18 Aug Magellan pledges special dividend, floats M&A potential
Source: Financial Review
By: Tom Richardson and Lucy Dean
Magellan shares surged the most in five years after the fund manager promised to tackle costs and declared a special dividend of 30¢ a share, in a show of balance sheet strength aimed at winning back the confidence of the market.
The stock rallied 17.9 per cent to $10.85 on Friday.
New Magellan chairman Andrew Formica is prepared to look at merger and acquisition targets, both in Australia and overseas, as part of a strategy to restore the fallen asset manager’s fortunes, he said a day after being named Hamish McLennan’s successor.
Net profit slumped 52 per cent to $182.6 million in financial 2023 on revenue 22 per cent lower to $431.7 million. It follows a torrid year of client redemptions that saw total funds under management shrink from $61.3 billion to $39.7 billion.
“[Acquisitions] are absolutely part of the tools available to the board,” Mr Formica said. “I’m not saying it’s the only tool available – there are examples where M&A has been successful, and examples where it hasn’t.
“To me, what makes successful M&A is very much around the culture of two firms coming together and also the strategic alignment, let’s be clear – Magellan has got client relationships, distribution reach, brand strength and support that’s really the envy of all.”
The international equities manager will pay a final dividend of 39.8¢ a share. Earnings per share tumbled to $1 over the year to June 30, versus $2.07 in financial 2022. As of June 30, total institutional FUM stood at $21.4 billion, with retail at $17.8 billion.
The group guided for expenses in financial 2024 to total between $95 million and $100 million, down from $121.3 million in financial 2023 as it adjusts to its falling FUM.
Its flagship Magellan Global Fund returned 20.6 per cent over the year after fees, versus 22.4 per cent for its benchmark, the MSCI All World Index.
Its Australian equities strategy – the Airlie Australian Share Fund – returned 18.1 per cent over the year, versus 14.8 per cent for its benchmark, the S&P/ASX 200 Accumulation Index.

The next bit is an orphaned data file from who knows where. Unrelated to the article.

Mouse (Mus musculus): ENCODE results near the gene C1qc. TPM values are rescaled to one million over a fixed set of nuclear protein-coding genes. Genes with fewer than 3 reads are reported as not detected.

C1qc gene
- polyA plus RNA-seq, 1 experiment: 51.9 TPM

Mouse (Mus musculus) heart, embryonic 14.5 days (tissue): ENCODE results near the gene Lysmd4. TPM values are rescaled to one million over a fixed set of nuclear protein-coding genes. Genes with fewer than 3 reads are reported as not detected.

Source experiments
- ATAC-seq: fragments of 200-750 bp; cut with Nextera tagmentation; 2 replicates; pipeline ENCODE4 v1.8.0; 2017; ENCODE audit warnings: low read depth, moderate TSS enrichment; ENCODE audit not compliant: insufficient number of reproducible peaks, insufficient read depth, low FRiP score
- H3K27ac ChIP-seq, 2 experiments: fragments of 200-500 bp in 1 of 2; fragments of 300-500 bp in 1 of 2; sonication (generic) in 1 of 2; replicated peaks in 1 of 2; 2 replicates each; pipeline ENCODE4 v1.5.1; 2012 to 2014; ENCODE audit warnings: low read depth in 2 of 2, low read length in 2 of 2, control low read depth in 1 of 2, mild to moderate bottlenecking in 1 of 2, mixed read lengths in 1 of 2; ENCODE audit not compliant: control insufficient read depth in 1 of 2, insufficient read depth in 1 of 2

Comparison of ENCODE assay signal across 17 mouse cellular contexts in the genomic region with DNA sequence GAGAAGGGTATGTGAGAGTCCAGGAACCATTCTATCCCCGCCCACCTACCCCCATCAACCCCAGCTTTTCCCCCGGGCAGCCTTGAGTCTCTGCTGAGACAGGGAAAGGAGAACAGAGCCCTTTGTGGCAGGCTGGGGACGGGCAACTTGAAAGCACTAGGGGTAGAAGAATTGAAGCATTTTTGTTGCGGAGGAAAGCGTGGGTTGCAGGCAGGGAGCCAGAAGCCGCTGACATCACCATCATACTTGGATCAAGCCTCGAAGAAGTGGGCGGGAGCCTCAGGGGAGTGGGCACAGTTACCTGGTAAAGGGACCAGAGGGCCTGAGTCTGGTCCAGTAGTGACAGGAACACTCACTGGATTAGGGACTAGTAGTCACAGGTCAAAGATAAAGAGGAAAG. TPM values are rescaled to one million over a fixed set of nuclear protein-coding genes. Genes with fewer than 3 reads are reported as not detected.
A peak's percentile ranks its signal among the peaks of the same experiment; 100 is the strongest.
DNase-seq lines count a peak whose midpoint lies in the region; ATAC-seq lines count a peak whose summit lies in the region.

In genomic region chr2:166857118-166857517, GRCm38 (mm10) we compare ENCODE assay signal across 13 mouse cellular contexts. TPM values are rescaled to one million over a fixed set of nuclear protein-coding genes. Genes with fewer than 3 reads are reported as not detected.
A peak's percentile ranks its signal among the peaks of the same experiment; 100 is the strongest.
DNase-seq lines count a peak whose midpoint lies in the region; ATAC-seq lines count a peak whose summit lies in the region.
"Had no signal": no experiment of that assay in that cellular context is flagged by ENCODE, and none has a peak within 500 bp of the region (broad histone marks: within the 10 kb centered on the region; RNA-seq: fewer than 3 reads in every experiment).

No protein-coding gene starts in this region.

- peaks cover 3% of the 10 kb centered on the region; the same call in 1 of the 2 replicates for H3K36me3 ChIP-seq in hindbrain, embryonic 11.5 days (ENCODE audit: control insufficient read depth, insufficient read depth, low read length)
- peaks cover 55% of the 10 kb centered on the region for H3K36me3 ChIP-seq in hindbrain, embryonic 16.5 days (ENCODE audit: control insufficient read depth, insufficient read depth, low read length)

It had no debt and cash on hand of $373.4 million at balance date. Chief executive David George said the special dividend reflects the group’s strong balance sheet as he counts on market-beating investment performance to revive the equities manager.
“Our primary focus has been on delivering the investment performance we are known for, and we are encouraged that the changes we have made during the year have resulted in improved collaboration, information flow and efficiency. Investment ideas are being brought forward and prioritised more efficiently,” he said.
On Thursday, the group revealed the appointment of industry veteran Mr Formica as its new non-executive chairman. Mr McLennan will transition to the role of deputy chairman.
Activist investor Gabriel Radzyminski of Sandon Capital said he was pleased with the board reshuffle, but warned Magellan against making acquisitions, arguing excess capital should be returned to shareholders via dividends or an extension of its share buyback.
“Historically, if you look globally most acquisitions don’t work,” Mr Radzyminski said. “The result reinforces the strength of the business despite perceptions, we believe it’s a phenomenal business.
“We’re happy about the new cost guidance [for financial 2024], we’d like to see more, but it’s in the right direction and reflects the diminution in the group’s size. Our major concern remains the capital management, there’s a huge amount of capital we consider excess to the needs of the business on the balance sheet.”
UBS analyst Shreyas Patel described the result as offering “significant positives”, including Mr Formica’s appointment and lower funds management costs, while the net profit was in line with consensus.
“This result sees Magellan start to address low-hanging fruit,” Mr Patel said, pointing to the company’s 30¢ special dividend, and the rightsizing of the cost base, which could drive 14 per cent consensus earnings upgrades anticipated for financial 2024.
Mr Patel added that addressing outstanding loans to employees by bringing forward staff bonus payments from 2025 to 2024 and the removal of a target for $100 billion in funds under management were strategic positives for the market.
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